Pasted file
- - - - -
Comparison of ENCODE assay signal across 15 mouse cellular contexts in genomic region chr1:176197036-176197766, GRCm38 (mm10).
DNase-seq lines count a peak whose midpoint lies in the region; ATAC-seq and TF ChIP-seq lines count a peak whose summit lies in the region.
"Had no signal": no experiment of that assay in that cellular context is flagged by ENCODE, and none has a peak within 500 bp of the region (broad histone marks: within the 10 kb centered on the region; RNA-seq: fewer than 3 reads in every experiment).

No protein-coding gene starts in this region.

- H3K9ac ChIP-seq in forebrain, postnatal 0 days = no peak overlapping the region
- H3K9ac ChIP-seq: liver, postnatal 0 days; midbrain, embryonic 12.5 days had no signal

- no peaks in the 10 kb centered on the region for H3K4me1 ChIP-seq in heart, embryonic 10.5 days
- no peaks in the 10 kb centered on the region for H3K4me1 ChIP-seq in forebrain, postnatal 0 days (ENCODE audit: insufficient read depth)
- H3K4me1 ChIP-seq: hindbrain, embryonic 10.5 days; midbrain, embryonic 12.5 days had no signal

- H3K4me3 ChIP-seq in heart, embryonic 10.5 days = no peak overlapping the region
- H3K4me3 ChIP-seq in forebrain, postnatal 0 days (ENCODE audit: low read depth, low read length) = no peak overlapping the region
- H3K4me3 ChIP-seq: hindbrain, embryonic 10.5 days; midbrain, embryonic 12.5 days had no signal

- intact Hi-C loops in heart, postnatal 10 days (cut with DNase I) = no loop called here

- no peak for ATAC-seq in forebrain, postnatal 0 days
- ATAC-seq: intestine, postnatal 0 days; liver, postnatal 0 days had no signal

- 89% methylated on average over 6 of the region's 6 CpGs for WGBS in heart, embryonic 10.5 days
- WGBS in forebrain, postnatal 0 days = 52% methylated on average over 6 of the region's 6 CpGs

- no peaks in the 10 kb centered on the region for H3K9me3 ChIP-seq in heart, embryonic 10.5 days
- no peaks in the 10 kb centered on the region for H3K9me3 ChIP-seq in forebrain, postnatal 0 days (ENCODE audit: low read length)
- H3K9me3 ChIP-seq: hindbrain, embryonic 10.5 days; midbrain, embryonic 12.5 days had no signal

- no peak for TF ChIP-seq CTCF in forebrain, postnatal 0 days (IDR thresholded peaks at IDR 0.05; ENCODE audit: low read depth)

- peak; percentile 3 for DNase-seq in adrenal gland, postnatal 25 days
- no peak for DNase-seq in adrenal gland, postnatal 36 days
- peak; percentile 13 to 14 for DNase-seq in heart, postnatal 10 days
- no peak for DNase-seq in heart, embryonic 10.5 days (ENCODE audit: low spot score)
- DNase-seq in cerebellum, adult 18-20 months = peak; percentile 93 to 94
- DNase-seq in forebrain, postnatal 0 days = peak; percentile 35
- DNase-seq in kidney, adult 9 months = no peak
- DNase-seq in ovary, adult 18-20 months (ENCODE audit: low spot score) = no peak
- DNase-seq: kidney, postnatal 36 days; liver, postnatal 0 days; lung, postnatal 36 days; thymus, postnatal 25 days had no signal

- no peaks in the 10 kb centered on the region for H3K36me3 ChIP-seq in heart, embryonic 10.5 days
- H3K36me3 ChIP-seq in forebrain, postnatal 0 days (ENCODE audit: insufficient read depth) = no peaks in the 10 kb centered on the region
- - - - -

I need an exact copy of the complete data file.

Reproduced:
Comparison of ENCODE assay signal across 15 mouse cellular contexts in genomic region chr1:176197036-176197766, GRCm38 (mm10).
DNase-seq lines count a peak whose midpoint lies in the region; ATAC-seq and TF ChIP-seq lines count a peak whose summit lies in the region.
"Had no signal": no experiment of that assay in that cellular context is flagged by ENCODE, and none has a peak within 500 bp of the region (broad histone marks: within the 10 kb centered on the region; RNA-seq: fewer than 3 reads in every experiment).

No protein-coding gene starts in this region.

- H3K9ac ChIP-seq in forebrain, postnatal 0 days = no peak overlapping the region
- H3K9ac ChIP-seq: liver, postnatal 0 days; midbrain, embryonic 12.5 days had no signal

- no peaks in the 10 kb centered on the region for H3K4me1 ChIP-seq in heart, embryonic 10.5 days
- no peaks in the 10 kb centered on the region for H3K4me1 ChIP-seq in forebrain, postnatal 0 days (ENCODE audit: insufficient read depth)
- H3K4me1 ChIP-seq: hindbrain, embryonic 10.5 days; midbrain, embryonic 12.5 days had no signal

- H3K4me3 ChIP-seq in heart, embryonic 10.5 days = no peak overlapping the region
- H3K4me3 ChIP-seq in forebrain, postnatal 0 days (ENCODE audit: low read depth, low read length) = no peak overlapping the region
- H3K4me3 ChIP-seq: hindbrain, embryonic 10.5 days; midbrain, embryonic 12.5 days had no signal

- intact Hi-C loops in heart, postnatal 10 days (cut with DNase I) = no loop called here

- no peak for ATAC-seq in forebrain, postnatal 0 days
- ATAC-seq: intestine, postnatal 0 days; liver, postnatal 0 days had no signal

- 89% methylated on average over 6 of the region's 6 CpGs for WGBS in heart, embryonic 10.5 days
- WGBS in forebrain, postnatal 0 days = 52% methylated on average over 6 of the region's 6 CpGs

- no peaks in the 10 kb centered on the region for H3K9me3 ChIP-seq in heart, embryonic 10.5 days
- no peaks in the 10 kb centered on the region for H3K9me3 ChIP-seq in forebrain, postnatal 0 days (ENCODE audit: low read length)
- H3K9me3 ChIP-seq: hindbrain, embryonic 10.5 days; midbrain, embryonic 12.5 days had no signal

- no peak for TF ChIP-seq CTCF in forebrain, postnatal 0 days (IDR thresholded peaks at IDR 0.05; ENCODE audit: low read depth)

- peak; percentile 3 for DNase-seq in adrenal gland, postnatal 25 days
- no peak for DNase-seq in adrenal gland, postnatal 36 days
- peak; percentile 13 to 14 for DNase-seq in heart, postnatal 10 days
- no peak for DNase-seq in heart, embryonic 10.5 days (ENCODE audit: low spot score)
- DNase-seq in cerebellum, adult 18-20 months = peak; percentile 93 to 94
- DNase-seq in forebrain, postnatal 0 days = peak; percentile 35
- DNase-seq in kidney, adult 9 months = no peak
- DNase-seq in ovary, adult 18-20 months (ENCODE audit: low spot score) = no peak
- DNase-seq: kidney, postnatal 36 days; liver, postnatal 0 days; lung, postnatal 36 days; thymus, postnatal 25 days had no signal

- no peaks in the 10 kb centered on the region for H3K36me3 ChIP-seq in heart, embryonic 10.5 days
- H3K36me3 ChIP-seq in forebrain, postnatal 0 days (ENCODE audit: insufficient read depth) = no peaks in the 10 kb centered on the region